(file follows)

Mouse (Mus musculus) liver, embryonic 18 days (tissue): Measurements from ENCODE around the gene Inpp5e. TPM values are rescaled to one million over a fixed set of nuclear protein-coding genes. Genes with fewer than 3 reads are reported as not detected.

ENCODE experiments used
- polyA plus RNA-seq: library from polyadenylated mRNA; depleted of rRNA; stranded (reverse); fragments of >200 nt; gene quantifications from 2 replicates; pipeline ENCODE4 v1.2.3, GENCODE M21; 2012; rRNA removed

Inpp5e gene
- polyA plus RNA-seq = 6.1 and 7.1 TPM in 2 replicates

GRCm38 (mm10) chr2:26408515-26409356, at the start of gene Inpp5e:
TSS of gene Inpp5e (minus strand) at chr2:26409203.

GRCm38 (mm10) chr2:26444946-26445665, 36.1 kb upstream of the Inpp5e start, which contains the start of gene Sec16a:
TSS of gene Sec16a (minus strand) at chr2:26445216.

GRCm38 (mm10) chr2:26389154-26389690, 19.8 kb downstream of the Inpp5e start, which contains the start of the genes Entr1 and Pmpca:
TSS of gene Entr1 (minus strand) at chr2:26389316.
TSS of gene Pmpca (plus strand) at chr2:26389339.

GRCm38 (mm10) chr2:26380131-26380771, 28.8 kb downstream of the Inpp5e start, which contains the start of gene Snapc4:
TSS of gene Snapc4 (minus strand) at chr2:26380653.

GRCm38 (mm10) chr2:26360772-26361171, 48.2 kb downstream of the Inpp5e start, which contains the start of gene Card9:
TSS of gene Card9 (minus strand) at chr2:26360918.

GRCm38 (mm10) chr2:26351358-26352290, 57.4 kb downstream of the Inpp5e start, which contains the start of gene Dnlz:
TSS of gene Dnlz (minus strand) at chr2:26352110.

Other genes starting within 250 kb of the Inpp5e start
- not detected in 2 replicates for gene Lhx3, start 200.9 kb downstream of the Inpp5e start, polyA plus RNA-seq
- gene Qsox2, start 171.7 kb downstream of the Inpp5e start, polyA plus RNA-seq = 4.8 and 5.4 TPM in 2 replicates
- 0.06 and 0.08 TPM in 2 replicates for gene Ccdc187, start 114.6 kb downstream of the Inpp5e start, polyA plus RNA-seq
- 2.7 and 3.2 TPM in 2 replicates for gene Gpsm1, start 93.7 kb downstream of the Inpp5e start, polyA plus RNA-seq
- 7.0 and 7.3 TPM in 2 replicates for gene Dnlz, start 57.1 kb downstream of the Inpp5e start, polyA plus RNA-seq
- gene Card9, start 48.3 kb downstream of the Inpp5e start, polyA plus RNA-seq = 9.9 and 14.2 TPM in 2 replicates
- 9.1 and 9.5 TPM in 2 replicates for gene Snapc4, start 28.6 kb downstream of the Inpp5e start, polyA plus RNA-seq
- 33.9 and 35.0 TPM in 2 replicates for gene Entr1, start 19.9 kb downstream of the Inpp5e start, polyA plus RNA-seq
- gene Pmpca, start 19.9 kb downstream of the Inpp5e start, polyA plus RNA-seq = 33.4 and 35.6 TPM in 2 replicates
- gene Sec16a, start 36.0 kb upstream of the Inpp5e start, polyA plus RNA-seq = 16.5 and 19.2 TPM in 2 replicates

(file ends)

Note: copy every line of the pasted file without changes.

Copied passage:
Mouse (Mus musculus) liver, embryonic 18 days (tissue): Measurements from ENCODE around the gene Inpp5e. TPM values are rescaled to one million over a fixed set of nuclear protein-coding genes. Genes with fewer than 3 reads are reported as not detected.

ENCODE experiments used
- polyA plus RNA-seq: library from polyadenylated mRNA; depleted of rRNA; stranded (reverse); fragments of >200 nt; gene quantifications from 2 replicates; pipeline ENCODE4 v1.2.3, GENCODE M21; 2012; rRNA removed

Inpp5e gene
- polyA plus RNA-seq = 6.1 and 7.1 TPM in 2 replicates

GRCm38 (mm10) chr2:26408515-26409356, at the start of gene Inpp5e:
TSS of gene Inpp5e (minus strand) at chr2:26409203.

GRCm38 (mm10) chr2:26444946-26445665, 36.1 kb upstream of the Inpp5e start, which contains the start of gene Sec16a:
TSS of gene Sec16a (minus strand) at chr2:26445216.

GRCm38 (mm10) chr2:26389154-26389690, 19.8 kb downstream of the Inpp5e start, which contains the start of the genes Entr1 and Pmpca:
TSS of gene Entr1 (minus strand) at chr2:26389316.
TSS of gene Pmpca (plus strand) at chr2:26389339.

GRCm38 (mm10) chr2:26380131-26380771, 28.8 kb downstream of the Inpp5e start, which contains the start of gene Snapc4:
TSS of gene Snapc4 (minus strand) at chr2:26380653.

GRCm38 (mm10) chr2:26360772-26361171, 48.2 kb downstream of the Inpp5e start, which contains the start of gene Card9:
TSS of gene Card9 (minus strand) at chr2:26360918.

GRCm38 (mm10) chr2:26351358-26352290, 57.4 kb downstream of the Inpp5e start, which contains the start of gene Dnlz:
TSS of gene Dnlz (minus strand) at chr2:26352110.

Other genes starting within 250 kb of the Inpp5e start
- not detected in 2 replicates for gene Lhx3, start 200.9 kb downstream of the Inpp5e start, polyA plus RNA-seq
- gene Qsox2, start 171.7 kb downstream of the Inpp5e start, polyA plus RNA-seq = 4.8 and 5.4 TPM in 2 replicates
- 0.06 and 0.08 TPM in 2 replicates for gene Ccdc187, start 114.6 kb downstream of the Inpp5e start, polyA plus RNA-seq
- 2.7 and 3.2 TPM in 2 replicates for gene Gpsm1, start 93.7 kb downstream of the Inpp5e start, polyA plus RNA-seq
- 7.0 and 7.3 TPM in 2 replicates for gene Dnlz, start 57.1 kb downstream of the Inpp5e start, polyA plus RNA-seq
- gene Card9, start 48.3 kb downstream of the Inpp5e start, polyA plus RNA-seq = 9.9 and 14.2 TPM in 2 replicates
- 9.1 and 9.5 TPM in 2 replicates for gene Snapc4, start 28.6 kb downstream of the Inpp5e start, polyA plus RNA-seq
- 33.9 and 35.0 TPM in 2 replicates for gene Entr1, start 19.9 kb downstream of the Inpp5e start, polyA plus RNA-seq
- gene Pmpca, start 19.9 kb downstream of the Inpp5e start, polyA plus RNA-seq = 33.4 and 35.6 TPM in 2 replicates
- gene Sec16a, start 36.0 kb upstream of the Inpp5e start, polyA plus RNA-seq = 16.5 and 19.2 TPM in 2 replicates